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How do I take on an apprentice?

You’d be hard pushed not to hear anything about apprenticeships in the news these days. The government in particular is setting some large targets.  This section helps you understand what it’s all about and if it’s right for your business.

What is an Apprenticeship?

Apprenticeships is the name given to the nature of the employment relationship between you and a particular type of worker – an apprentice. An apprentice studies for a work based qualification whilst in your employment. The different levels of apprenticeships available are:

Level Qualification equivalent
Level 2 This is an intermediate level apprenticeship; it is equivalent to 5 A* – C at GCSE
Level 3 This is an advanced level apprenticeship and is the equivalent to two A Levels
Level 4 This is the higher level apprenticeship and will be equivalent to degree level qualifications


What is the benefit of an apprentice? 

  • Almost 9 in 10 of every employer that takes on an apprentice report benefits to their business 
  • 70% reported that apprenticeships improved their productivity or the quality of their product or service
  • 71% of apprentices stay with the same employer.

Source of data

What age are apprentices?

The minimum age for an apprentice is 16 but there’s no upper age limit. The reality is though they are more likely to be at the younger end of the scale. 

What do apprenticeship programmes look like?

The main elements of an apprenticeship programme is the training, this is often managed by a training provider. Mentoring and coaching is often another key element of the apprenticeship.

The number of hours will vary depending on the nature of the skills the apprentice is developing. Some more practical orientated skills require more on the job training than traditional classroom based training. Therefore they are training while doing.

Employers need to be highly involved in helping to develop and design the training required, including any mentoring, coaching and supervising on the job training.

A successful apprenticeship programme is based on the relationships between all parties involved and one where the employer has a genuine desire to invest in the development of their apprentice.

How much will an apprenticeship cost me?

Apprentices are governed by standard employment legislation which means you must abide by the legislation around national minimum wage for hours worked.  The minimum number of hours an apprentice can work a week is 16, however on average they usually work for 30.

Paid hours of work include time spent at college or in training as well as actual working hours.  They are also entitled to all the paid benefits under the UK employment legislation.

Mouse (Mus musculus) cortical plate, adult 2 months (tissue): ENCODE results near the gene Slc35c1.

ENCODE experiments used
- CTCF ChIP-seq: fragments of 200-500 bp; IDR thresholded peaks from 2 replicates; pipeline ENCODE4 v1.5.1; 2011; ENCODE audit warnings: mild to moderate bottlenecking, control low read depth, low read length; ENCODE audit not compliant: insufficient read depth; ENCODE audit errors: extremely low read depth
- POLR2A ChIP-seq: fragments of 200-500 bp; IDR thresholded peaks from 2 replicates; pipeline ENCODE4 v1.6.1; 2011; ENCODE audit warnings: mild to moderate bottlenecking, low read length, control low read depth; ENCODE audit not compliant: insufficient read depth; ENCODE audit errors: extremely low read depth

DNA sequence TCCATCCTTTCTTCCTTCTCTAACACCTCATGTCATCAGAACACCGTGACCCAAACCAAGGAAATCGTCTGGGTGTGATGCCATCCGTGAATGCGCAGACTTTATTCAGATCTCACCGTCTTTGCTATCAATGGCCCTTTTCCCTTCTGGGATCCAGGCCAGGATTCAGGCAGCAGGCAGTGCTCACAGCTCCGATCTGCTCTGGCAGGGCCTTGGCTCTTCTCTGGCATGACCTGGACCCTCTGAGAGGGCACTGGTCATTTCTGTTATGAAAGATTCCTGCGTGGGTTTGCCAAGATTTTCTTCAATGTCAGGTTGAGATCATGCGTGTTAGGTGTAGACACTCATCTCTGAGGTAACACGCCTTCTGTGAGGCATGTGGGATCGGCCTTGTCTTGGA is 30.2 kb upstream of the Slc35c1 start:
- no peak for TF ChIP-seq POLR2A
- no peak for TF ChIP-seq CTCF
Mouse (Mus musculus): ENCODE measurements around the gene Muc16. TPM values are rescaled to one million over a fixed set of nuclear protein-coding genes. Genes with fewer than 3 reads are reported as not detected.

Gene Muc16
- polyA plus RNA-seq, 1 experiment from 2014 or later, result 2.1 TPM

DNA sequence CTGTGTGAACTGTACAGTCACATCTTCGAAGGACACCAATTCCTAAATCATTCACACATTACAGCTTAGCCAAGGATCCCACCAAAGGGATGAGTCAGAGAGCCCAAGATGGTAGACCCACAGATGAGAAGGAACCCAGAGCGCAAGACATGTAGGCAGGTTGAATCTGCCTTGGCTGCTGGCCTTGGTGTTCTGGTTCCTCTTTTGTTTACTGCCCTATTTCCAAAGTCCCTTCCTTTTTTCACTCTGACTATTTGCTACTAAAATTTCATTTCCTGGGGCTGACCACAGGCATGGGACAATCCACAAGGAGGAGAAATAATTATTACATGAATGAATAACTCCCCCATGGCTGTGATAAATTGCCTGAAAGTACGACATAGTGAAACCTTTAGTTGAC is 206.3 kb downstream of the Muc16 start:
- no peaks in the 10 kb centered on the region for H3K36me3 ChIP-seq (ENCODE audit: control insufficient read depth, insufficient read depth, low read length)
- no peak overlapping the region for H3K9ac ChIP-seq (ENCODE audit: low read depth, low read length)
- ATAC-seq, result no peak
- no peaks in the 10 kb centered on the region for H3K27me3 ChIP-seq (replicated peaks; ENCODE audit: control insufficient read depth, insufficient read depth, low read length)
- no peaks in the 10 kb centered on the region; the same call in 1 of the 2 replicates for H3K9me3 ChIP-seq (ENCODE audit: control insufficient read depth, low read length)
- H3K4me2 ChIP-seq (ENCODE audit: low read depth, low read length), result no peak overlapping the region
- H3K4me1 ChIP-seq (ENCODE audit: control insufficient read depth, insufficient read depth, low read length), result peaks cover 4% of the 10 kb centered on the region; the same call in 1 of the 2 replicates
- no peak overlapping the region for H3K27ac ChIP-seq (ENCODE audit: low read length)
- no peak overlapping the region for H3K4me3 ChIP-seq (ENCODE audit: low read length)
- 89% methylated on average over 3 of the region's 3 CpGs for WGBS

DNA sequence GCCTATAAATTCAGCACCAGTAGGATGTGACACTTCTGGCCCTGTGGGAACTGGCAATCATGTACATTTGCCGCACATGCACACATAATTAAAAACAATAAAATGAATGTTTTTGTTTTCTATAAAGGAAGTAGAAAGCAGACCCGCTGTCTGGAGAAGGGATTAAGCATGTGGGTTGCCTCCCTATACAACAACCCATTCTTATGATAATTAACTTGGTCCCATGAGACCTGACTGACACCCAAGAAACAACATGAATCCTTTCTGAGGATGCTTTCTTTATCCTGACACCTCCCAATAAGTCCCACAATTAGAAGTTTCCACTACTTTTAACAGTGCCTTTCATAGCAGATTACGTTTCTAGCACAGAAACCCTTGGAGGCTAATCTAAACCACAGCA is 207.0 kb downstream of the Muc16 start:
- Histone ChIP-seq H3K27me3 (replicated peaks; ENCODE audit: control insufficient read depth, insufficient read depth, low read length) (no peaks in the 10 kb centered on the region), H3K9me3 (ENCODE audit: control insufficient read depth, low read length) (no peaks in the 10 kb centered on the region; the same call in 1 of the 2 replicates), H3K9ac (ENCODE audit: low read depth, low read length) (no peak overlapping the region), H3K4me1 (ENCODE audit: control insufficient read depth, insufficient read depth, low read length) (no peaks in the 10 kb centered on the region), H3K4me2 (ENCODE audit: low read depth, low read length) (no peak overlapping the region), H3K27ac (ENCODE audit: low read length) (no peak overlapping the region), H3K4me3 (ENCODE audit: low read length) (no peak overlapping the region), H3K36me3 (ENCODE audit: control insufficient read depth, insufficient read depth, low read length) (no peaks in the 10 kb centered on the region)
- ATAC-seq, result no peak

The Skills Funding Agency provide apprenticeship grants up to a value of £1,500 per apprentice for apprentices between 16 and 24 years old.  To be eligible for the grant you must have less than 50 employees. You can claim up to 5 grants.

You can also apply to the government for funding to cover the cost of your training.  The government will send the funds direct to the training provider rather than to you.

How do apprenticeships work?

  • Frameworks

    All apprenticeships must be part of an apprenticeship framework.  A list of current frameworks is available here. Apprenticeship frameworks range from office based professions through to skilled crafts, including health, legal, horticulture, animal welfare and manufacturing. 

  • Working with a training provider

    Once you have found the appropriate apprenticeship framework you may wish to work with a training provider to help build your apprenticeship programme. Remember the apprenticeship is about work based training and therefore needs to be a properly organised training programme. Large businesses may choose not to but small businesses are likely to significantly benefit from the expertise of a training provider. 

  • Training and development

    Working with a training provider doesn’t absolve you of the need to participate in the training and development of your apprentice.  This is a work based programme so you and your employees will likely be involved in some way.  The plan will set out what happens when and who is responsible.  This can range from some standard practices such as induction and basic training but may also require some mentoring and coaching from other members of the workforce.  Your training provider will deliver some of the training but you will also be involved to a certain extent.

  • The Skills Funding Agency

    The Skills Funding Agency will help small businesses through the process of hiring an apprentice. You can speak to their small Business Team advisor on 08000 150 600.  Alternatively, your training provider will be able to advertise the apprenticeships for free on the apprenticeship vacancies website.

  • Apprenticeship agreement

    All apprentices must sign an apprenticeship agreement at the start of their apprenticeship.An apprentice is an employee and therefore is protected under the same employment legislation as your other employees. An apprentice also requires as is their statutory right a statement of written particulars within 2 months of the start of their contract.

  • Start and end dates

    Most apprenticeships have a specific start and end date. You will still need to follow the statutory requirements to provide notice of the end of the contract. Prior to the end of the contract if the apprenticeship has been successful most employers would be discussing the possibility of keeping their apprentice on a permanent basis in a particular role that suits their experience, training and strengths.After investing the time and money in your apprentice you want to consider holding on to such a valuable resource. If you want to end an apprenticeship early you may need to seek legal advice.

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